“The choice is clear: to lease out the space to Royal Farms, or close it all down and fence it off.”
By Lorie Henry
We at Trinity Church Oxford would like to tell our story about how we hope to save our historic church (founded in 1693 and built in 1711) and save open space for our neighbors.
We face a very tough choice, to lease out part of our property to save the historic church, or to close the church, fence it off and deny access to our neighbors, which we don’t want to do.
We have proposed leasing part of our land along Rising Sun Avenue in the commercial area to Royal Farms for a restaurant, gas station and convenience store. The rent from that property would then allow us to keep the church open in the residential section and keep some open space for our neighbors.
If we are stopped from this lease arrangement, we will have no choice but to close the church, fence off the property for liability reasons and deny access to the whole city block for everyone who uses the only real open space in the area. That, we don’t want to do.
A small group has protested our efforts under a “Stop Royal Farms” campaign, but that group is working against our community, because if they succeed in stopping this lease, it will mean the end of the church and the open space.
The choice is clear: to lease out the space to Royal Farms, or close it all down and fence it off.
Our opponents have said there are other ways to save the Parish House, other renters who could use the current building. Trinity has been working at this for more than five years and the building can’t be used as it is. The Parish House needs a significant investment just to bring it up to code, and the rent will hardly pay for the heat bill let alone the upkeep on the old church and cemetery, which is the historic part of the property. We have tried since 2012 to find a suitable tenant for this property and come up empty. If a solution is not found soon, our limited resources will force us to close down. We do not have additional years to find a solution. We need to act now.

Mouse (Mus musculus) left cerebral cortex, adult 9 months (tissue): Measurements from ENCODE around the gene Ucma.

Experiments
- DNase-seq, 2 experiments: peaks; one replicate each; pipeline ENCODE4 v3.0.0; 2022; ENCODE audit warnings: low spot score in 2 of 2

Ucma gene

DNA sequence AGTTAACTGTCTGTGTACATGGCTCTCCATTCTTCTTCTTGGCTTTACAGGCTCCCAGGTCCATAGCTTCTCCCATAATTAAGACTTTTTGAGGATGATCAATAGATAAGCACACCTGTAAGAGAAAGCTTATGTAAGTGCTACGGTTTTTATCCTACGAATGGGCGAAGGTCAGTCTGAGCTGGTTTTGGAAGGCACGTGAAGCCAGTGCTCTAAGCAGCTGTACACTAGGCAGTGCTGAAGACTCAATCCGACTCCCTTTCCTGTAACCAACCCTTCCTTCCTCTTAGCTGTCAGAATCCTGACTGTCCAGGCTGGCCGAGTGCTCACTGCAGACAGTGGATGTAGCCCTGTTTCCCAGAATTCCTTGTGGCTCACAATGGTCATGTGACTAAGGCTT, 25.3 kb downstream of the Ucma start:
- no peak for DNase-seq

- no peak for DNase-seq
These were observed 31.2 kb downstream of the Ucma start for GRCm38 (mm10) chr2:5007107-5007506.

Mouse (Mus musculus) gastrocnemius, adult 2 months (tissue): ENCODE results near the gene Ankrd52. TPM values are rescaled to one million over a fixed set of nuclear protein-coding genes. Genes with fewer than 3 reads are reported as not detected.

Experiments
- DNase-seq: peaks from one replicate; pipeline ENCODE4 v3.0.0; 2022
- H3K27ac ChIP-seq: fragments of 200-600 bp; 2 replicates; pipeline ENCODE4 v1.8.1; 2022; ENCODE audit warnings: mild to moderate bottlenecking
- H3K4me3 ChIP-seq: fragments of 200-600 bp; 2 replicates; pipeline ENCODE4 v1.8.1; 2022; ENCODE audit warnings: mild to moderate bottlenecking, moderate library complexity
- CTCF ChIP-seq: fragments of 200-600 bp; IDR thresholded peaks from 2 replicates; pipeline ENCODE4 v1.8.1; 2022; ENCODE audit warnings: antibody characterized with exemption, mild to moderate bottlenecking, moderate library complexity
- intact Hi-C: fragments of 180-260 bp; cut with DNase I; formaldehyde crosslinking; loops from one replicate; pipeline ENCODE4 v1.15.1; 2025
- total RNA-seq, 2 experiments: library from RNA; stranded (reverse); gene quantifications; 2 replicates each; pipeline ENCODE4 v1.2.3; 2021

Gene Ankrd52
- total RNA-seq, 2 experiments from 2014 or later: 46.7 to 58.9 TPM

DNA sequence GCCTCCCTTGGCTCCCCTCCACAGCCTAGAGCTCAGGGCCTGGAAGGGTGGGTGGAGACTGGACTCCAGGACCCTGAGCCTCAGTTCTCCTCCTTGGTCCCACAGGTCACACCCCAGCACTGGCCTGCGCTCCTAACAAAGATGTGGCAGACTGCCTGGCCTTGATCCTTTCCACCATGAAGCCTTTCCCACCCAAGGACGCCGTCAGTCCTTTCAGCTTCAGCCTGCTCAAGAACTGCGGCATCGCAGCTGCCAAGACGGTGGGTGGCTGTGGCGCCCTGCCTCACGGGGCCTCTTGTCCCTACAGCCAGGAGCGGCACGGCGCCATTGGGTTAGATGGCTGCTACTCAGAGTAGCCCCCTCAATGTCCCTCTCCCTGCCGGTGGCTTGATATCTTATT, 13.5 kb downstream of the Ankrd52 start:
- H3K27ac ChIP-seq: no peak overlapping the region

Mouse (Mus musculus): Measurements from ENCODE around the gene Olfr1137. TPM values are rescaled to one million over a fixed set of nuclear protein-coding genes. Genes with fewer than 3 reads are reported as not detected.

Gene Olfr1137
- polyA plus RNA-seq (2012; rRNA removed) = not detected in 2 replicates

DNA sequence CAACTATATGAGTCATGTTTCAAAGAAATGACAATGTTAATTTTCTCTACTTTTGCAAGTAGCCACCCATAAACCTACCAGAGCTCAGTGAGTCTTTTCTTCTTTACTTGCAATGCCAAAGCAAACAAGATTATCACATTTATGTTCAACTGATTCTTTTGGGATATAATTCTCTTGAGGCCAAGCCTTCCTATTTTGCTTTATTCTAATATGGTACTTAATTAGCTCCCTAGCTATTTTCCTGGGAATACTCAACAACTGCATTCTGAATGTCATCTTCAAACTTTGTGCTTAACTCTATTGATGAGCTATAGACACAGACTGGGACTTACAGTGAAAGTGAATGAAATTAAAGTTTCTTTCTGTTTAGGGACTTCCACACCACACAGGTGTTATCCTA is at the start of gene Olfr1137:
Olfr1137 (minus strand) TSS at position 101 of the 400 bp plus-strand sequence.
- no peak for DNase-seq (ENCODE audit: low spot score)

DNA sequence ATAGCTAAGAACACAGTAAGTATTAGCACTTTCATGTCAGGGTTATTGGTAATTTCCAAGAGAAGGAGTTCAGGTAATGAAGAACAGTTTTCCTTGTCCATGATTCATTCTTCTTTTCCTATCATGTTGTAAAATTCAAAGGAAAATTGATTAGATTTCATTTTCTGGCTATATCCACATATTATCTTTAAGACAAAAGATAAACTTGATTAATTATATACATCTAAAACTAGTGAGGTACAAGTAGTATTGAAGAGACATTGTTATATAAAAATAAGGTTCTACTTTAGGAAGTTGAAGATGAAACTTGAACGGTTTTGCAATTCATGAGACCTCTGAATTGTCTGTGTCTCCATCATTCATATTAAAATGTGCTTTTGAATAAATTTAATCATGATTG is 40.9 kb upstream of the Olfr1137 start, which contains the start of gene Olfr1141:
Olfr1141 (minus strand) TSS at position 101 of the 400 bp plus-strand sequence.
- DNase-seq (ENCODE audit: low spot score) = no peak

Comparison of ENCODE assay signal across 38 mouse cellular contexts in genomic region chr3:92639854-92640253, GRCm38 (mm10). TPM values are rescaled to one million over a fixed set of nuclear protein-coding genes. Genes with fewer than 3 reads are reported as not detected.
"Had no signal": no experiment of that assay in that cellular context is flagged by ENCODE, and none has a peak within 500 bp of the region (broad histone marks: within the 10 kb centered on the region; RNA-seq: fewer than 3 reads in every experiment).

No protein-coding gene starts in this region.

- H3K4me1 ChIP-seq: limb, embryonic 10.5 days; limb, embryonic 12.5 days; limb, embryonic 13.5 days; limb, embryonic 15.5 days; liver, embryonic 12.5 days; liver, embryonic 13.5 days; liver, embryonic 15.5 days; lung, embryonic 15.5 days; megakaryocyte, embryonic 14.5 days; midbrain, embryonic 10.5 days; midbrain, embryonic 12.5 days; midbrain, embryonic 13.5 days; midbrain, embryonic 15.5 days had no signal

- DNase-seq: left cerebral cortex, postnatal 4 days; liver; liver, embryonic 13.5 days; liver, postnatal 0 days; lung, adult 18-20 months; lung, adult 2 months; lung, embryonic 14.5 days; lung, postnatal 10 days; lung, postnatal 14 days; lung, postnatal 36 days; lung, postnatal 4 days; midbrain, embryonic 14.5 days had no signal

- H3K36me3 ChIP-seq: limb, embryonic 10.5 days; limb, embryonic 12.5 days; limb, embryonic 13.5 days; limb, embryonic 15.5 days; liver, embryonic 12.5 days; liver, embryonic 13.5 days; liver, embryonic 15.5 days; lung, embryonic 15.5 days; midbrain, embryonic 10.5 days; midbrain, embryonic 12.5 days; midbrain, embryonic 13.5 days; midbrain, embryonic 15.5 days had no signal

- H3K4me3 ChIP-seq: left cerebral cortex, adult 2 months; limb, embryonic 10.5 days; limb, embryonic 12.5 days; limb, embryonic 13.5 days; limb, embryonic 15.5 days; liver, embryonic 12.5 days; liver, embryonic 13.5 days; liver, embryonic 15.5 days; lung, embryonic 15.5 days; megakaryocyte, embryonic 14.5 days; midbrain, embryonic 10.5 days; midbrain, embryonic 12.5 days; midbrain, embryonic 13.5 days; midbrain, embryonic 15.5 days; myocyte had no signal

The opponents are well-meaning, but their actions could really hurt our community.
The best solution for the community is to allow the lease to go through, let us keep the church open and use the open space.
In fact, we at the church are going out to the community to ask our neighbors what you would like to see in the open space that we will develop near our church. Would you like to see a community garden? A Little League field? A dog park? A soccer field? A playground? We are communicating with the neighbors to get their input.
It comes down to this. Do we want to close the church and entire city block, or give the neighbors a church and open space with something they really want? That’s the choice. The best solution for the community is to allow the lease deal to go through with Royal Farms, save the church and use the open space for the community. ••
Lorie Henry is the Rector’s Warden for Trinity Church Oxford, 601 Longshore Ave.